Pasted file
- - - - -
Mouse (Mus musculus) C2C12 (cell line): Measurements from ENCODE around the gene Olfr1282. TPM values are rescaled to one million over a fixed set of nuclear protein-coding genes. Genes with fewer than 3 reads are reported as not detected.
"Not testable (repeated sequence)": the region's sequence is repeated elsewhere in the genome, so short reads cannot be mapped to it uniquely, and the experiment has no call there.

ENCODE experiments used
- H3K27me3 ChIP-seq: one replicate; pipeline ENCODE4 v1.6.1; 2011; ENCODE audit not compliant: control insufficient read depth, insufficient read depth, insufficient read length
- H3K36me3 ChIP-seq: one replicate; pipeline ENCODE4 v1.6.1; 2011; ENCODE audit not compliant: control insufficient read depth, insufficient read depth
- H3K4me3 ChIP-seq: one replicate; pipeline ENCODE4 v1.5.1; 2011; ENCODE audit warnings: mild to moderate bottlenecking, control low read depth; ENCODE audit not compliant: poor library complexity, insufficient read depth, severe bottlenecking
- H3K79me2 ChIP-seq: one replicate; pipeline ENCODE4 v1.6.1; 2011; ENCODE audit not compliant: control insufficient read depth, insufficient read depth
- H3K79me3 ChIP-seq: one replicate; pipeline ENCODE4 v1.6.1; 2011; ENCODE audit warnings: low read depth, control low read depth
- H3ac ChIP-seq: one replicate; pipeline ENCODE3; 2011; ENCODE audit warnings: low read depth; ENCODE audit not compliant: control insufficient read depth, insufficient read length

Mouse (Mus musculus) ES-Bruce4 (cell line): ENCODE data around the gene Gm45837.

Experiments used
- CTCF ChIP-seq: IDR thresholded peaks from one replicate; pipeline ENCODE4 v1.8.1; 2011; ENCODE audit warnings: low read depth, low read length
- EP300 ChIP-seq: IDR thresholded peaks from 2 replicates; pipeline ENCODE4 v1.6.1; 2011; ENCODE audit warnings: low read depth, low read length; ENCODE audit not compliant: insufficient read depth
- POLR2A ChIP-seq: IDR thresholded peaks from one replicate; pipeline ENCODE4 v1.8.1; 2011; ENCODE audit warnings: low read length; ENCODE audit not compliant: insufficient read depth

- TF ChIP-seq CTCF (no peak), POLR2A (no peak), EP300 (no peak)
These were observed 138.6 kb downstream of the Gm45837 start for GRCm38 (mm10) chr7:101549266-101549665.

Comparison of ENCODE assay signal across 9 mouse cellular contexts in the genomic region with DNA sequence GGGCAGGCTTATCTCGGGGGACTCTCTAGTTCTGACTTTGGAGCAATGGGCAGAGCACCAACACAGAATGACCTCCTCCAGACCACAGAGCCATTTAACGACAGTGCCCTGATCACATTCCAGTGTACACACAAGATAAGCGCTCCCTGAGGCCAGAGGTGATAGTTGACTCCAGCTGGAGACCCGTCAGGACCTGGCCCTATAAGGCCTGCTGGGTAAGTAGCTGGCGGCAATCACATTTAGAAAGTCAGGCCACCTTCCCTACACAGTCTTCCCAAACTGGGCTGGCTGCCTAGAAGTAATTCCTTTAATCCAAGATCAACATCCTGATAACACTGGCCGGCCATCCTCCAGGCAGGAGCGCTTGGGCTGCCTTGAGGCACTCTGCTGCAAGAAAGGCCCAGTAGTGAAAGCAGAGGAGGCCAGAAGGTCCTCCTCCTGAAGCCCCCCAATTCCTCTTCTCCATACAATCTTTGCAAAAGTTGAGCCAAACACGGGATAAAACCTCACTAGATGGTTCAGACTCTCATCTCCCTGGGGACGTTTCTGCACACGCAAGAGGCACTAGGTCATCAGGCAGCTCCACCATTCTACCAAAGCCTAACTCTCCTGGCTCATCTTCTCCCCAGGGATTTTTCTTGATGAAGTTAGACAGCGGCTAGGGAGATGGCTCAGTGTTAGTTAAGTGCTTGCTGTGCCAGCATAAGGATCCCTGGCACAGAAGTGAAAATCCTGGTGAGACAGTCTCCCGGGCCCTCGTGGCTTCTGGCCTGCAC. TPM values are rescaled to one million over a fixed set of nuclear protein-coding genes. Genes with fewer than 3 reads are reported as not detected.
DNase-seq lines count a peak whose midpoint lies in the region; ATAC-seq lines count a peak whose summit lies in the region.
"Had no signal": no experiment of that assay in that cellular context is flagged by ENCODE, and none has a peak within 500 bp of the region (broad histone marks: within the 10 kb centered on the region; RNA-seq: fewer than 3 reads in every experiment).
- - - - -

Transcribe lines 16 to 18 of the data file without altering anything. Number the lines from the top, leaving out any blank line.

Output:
These were observed 138.6 kb downstream of the Gm45837 start for GRCm38 (mm10) chr7:101549266-101549665.

Comparison of ENCODE assay signal across 9 mouse cellular contexts in the genomic region with DNA sequence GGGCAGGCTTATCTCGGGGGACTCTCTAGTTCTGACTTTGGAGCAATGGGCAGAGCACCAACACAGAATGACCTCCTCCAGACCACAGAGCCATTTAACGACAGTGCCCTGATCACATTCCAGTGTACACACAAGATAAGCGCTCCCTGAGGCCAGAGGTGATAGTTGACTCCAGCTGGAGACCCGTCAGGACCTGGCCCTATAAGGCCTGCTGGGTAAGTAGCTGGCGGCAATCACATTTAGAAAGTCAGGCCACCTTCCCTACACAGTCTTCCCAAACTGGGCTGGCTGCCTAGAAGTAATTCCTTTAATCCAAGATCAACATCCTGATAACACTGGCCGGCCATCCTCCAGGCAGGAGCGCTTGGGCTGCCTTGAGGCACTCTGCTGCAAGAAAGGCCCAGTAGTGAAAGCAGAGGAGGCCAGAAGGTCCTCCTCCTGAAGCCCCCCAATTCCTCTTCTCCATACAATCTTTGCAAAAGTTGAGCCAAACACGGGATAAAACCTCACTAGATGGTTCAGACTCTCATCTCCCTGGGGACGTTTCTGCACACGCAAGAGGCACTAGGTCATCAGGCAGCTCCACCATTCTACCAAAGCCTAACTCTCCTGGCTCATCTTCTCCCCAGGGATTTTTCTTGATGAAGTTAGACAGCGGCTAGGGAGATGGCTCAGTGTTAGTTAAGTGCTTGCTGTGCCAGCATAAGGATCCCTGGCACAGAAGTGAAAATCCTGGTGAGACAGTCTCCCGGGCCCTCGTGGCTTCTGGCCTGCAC. TPM values are rescaled to one million over a fixed set of nuclear protein-coding genes. Genes with fewer than 3 reads are reported as not detected.
DNase-seq lines count a peak whose midpoint lies in the region; ATAC-seq lines count a peak whose summit lies in the region.